Clough-Hanson Gallery at Rhodes College announces its first show of the fall
season: Cedar Lorca Nordbye “Construction”
The show will run from September 5th through October 15th, 2003. The artist will present a free lecture on his work in Blount Auditorium in Buckman Hall at 7:00 p.m. on Thursday, September 4th. The reception for the show will be Friday, September 5th, from 5-7 p.m.
In his artist’s statement for the show Nordbye writes:
“In 1999 I had a strange caffeine-induced epiphany at about two in the morning. I found myself unsure if I had been lying in bed thinking for two hours, or if I had slept and dreamt. To determine which, I began to trace my thoughts back, plotting a course through the ideas generated by my mind which was so labyrinthine that I was stunned by the awesome scope and vastness of human thought. This model of thought manifest itself in my studio practice six months later in a series of drawings on two-by-fours, which when butted against one another gave form to the interplay of my ideas.
“For this current exhibition, that embodiment of my mental activity will leave the wall and draw in space, playing with the form of a framed house, which I remember marveling at as a child, on my father’s construction sites. My father IS a Jewish carpenter and I am 33years old, the age of Jesus in the year of his death, and No, I don’t have a Messiah complex (at least not an out of control one).
“This dwelling-like cluster of partial walls has connections to portable or provisional structures of all sorts, but specifically relates to the temporary shelters constructed by Jews every autumn to celebrate the holiday, Sukkot, the “feast of tabernacles.” The tabernacles, or “booths” are traditionally built to commemorate the shelter the Jews received miraculously during their desert wanderings.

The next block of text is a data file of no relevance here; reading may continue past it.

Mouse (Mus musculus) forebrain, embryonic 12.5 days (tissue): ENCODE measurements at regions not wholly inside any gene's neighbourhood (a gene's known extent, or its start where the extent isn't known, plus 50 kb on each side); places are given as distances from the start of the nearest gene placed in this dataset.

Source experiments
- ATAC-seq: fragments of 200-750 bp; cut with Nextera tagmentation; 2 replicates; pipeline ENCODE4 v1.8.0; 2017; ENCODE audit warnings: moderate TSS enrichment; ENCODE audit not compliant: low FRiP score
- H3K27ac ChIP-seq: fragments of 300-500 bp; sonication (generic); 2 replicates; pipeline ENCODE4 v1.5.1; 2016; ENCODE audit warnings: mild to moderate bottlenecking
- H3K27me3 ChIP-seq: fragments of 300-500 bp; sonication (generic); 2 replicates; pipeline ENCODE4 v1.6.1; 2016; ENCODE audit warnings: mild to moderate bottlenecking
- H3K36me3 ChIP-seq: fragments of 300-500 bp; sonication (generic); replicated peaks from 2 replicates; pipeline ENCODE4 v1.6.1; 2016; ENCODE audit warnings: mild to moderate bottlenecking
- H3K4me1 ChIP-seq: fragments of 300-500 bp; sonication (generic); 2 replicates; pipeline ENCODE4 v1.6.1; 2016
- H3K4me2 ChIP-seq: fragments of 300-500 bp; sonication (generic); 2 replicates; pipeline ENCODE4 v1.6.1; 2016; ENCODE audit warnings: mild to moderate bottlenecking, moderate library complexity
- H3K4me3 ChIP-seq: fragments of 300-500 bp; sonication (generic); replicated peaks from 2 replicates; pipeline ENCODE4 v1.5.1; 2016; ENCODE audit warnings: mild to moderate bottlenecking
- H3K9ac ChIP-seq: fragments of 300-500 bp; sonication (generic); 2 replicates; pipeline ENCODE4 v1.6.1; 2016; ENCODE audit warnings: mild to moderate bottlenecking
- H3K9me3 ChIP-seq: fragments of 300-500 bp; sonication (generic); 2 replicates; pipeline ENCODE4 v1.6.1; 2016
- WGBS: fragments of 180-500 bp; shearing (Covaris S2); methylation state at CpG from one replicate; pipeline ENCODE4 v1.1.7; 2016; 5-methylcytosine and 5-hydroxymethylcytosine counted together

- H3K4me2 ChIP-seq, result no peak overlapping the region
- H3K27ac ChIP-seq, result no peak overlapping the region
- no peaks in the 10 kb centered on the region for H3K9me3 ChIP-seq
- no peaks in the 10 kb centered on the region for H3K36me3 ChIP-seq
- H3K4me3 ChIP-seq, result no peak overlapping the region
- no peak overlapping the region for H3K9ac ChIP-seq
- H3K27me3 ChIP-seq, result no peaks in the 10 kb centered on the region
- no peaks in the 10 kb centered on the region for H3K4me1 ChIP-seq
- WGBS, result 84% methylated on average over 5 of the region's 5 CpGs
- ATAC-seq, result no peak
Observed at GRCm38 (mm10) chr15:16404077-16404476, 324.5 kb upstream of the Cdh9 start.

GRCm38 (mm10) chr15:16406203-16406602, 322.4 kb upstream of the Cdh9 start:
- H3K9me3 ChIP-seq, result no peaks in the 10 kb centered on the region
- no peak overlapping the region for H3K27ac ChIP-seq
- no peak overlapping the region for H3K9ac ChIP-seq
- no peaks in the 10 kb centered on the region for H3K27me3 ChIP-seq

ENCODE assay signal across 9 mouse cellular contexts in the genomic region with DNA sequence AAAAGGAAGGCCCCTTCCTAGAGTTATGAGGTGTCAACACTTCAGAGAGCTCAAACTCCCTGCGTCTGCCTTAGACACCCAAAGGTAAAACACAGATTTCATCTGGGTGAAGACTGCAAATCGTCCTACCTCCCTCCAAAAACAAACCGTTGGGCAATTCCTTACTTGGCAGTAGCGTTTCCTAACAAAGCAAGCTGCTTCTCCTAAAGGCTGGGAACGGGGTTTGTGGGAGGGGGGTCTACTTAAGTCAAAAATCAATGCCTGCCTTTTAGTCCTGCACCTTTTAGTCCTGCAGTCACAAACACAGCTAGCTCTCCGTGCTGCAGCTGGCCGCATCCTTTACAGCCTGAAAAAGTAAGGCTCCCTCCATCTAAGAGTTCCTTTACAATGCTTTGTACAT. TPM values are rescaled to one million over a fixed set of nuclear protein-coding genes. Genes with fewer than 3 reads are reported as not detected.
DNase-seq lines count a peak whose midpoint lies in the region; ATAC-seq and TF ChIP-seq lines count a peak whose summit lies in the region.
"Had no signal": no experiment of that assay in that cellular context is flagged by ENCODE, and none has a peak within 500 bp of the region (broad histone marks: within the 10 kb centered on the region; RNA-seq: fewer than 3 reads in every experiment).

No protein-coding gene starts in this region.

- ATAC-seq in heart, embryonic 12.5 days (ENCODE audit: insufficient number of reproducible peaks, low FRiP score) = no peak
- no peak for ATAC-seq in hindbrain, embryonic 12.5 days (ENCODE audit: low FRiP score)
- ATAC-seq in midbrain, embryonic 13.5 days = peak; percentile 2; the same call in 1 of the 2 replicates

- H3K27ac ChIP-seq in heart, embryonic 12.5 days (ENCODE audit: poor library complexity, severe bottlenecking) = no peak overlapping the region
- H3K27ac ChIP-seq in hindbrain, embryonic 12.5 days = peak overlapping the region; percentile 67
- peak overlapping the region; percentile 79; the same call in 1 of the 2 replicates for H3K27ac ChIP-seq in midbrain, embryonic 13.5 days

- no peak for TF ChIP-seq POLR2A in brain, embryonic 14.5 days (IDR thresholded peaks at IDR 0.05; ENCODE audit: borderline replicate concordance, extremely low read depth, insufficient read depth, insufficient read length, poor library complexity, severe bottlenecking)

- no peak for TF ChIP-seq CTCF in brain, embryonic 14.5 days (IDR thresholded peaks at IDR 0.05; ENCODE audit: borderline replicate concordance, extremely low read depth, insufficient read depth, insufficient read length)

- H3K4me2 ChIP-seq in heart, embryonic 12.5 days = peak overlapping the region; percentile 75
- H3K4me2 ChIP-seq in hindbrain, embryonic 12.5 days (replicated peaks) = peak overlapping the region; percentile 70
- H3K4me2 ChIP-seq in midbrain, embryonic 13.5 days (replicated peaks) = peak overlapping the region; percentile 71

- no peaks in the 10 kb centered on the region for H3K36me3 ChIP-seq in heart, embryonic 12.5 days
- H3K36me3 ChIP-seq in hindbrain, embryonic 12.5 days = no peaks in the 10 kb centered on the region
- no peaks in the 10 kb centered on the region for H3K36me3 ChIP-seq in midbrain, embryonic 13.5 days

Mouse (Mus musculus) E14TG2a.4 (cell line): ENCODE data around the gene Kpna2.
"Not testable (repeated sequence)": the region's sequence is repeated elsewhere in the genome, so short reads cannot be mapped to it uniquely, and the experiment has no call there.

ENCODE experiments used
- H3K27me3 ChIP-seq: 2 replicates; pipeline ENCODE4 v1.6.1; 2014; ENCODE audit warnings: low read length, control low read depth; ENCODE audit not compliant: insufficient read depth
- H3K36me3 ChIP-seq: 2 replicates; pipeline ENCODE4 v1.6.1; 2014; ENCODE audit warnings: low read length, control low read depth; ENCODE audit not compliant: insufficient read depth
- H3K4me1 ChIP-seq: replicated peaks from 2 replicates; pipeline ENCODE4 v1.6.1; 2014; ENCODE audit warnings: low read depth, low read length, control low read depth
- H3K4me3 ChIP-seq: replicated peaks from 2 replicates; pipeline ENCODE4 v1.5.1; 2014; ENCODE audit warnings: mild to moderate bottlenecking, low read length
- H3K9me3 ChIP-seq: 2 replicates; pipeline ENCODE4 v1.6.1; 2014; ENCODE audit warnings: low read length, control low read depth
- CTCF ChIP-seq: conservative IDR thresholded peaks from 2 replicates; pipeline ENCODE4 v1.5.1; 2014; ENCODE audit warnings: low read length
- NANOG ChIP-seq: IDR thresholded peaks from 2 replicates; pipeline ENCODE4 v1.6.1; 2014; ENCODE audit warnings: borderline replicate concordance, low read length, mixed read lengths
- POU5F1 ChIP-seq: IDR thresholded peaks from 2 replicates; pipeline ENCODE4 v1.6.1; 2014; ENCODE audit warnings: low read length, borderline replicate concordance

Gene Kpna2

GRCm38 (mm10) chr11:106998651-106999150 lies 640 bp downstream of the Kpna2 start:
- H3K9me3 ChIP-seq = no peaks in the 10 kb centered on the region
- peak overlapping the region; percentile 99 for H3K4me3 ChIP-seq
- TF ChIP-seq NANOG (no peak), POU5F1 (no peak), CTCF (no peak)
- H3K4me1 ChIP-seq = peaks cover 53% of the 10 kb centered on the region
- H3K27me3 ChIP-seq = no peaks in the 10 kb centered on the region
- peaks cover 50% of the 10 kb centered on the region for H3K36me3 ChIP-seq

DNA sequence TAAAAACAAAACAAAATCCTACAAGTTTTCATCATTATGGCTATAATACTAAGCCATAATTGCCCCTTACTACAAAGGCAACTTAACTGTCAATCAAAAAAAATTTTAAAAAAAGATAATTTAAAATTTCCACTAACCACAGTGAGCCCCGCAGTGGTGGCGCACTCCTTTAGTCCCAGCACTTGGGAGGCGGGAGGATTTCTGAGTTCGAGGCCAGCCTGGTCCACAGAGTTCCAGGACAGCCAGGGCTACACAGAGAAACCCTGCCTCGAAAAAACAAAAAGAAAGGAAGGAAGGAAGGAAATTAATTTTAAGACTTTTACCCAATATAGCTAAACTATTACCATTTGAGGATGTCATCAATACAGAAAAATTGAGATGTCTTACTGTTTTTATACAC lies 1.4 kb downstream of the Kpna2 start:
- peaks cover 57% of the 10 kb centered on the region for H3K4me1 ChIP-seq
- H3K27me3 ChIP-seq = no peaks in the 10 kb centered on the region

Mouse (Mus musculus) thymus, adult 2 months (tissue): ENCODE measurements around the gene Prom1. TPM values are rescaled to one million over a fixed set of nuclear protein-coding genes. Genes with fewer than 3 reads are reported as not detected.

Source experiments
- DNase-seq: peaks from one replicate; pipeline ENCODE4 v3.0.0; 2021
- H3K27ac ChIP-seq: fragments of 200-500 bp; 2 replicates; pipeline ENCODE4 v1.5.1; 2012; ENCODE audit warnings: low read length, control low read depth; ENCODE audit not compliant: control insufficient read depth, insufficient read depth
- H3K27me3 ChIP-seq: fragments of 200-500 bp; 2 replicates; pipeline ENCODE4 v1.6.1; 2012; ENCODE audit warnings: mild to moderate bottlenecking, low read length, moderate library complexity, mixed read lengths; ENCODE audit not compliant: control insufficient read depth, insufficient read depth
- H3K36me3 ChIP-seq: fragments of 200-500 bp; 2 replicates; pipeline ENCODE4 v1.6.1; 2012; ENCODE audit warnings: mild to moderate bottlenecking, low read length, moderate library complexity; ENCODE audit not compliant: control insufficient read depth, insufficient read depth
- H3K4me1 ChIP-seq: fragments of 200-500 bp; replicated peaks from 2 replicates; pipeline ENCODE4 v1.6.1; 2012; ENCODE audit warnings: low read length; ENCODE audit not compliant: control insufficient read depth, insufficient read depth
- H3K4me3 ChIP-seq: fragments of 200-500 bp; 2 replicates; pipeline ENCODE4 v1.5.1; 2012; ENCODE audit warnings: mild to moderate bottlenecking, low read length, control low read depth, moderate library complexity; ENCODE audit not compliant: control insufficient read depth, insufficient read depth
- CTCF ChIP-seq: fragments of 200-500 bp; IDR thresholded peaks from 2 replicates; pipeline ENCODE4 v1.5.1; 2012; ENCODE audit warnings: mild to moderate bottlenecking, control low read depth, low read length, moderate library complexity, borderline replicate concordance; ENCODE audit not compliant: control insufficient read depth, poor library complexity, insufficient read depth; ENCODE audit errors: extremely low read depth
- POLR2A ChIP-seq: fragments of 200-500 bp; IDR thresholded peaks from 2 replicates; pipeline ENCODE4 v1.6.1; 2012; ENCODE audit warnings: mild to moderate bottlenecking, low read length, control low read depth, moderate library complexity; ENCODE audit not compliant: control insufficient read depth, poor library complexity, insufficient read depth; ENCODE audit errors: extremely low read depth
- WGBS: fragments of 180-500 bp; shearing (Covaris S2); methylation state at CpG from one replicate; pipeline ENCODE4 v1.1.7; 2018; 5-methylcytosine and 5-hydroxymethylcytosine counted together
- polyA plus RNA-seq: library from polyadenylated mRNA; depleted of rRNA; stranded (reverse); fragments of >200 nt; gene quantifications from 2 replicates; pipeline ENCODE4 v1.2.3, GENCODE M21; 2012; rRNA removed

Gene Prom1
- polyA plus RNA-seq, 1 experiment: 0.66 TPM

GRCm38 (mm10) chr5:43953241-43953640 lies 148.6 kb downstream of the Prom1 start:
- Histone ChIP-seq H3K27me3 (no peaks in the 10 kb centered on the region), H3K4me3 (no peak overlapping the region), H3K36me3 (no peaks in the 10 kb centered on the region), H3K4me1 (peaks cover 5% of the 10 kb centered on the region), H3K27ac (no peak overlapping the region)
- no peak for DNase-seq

“Personally, the Succa invokes for me the constant state of placelessness and displacement that I find myself in. (It seems the only place I find myself located
constantly is this “state of displacement”). The existence of this shelter, that I can take with me also reminds me that even while in a state of wandering, lacking the anchor that I often crave, I still find myself sheltered, taken care of, blessed.
This year the holiday Sukkot falls on the week of October tenth (during the final week of the exhibition).”
Nordbye’s construction for the show will mix sculpture, drawing and printmaking. His work combines self portraiture, religious iconography and pop-culture images. At the heart of his installation for Clough-Hanson will be a structure built with two by fours and on these two by fours will be prints and drawings. His writings for the show reveal the artist’s aim to raise certain questions with his work:
“Is my art a candle or a mirror? By dwelling on the specific, the topical, don’t I risk becoming dated, obsolete, banal? Is it useful, accurate or in keeping with my being for me to go on calling myself Jewish? Is it because I am Jewish that I often focus my eye on the issues of Palestine and Israel? Is it because I am Jewish that I love to argue? Are my concerns and characteristics not specifically Jewish, but actually more widely “diasporic” in nature? What is terrorism? Can I possibly have a glimmer of an understanding of what it would be like to kill and/or be killed for deeply held beliefs? Can I even hope to have a glimmer of an understanding of what it is like to be you? Who are you? Why don’t you and I talk, instead of me writing to you in this way (or trying to talk to you with pictures even)? Is the conversation that I hope results from my art the true object of my art? If so, then why make material objects at all? Why not just have a conversation? Are there statements that I could make with certainty? Is there a sentence that I could end with not a question mark, but a period instead?”
Cedar Lorca Nordbye is a recent transplant to Memphis and begins working as a Professor of Art at the University of Memphis beginning this semester. His work has been shown in exhibitions across North America including shows at Bishop’s University in Quebec, Dynamite Gallery in Grand Rapids, Fassbender Gallery in Chicago, and The Center for Contemporary Arts in Oakland, CA.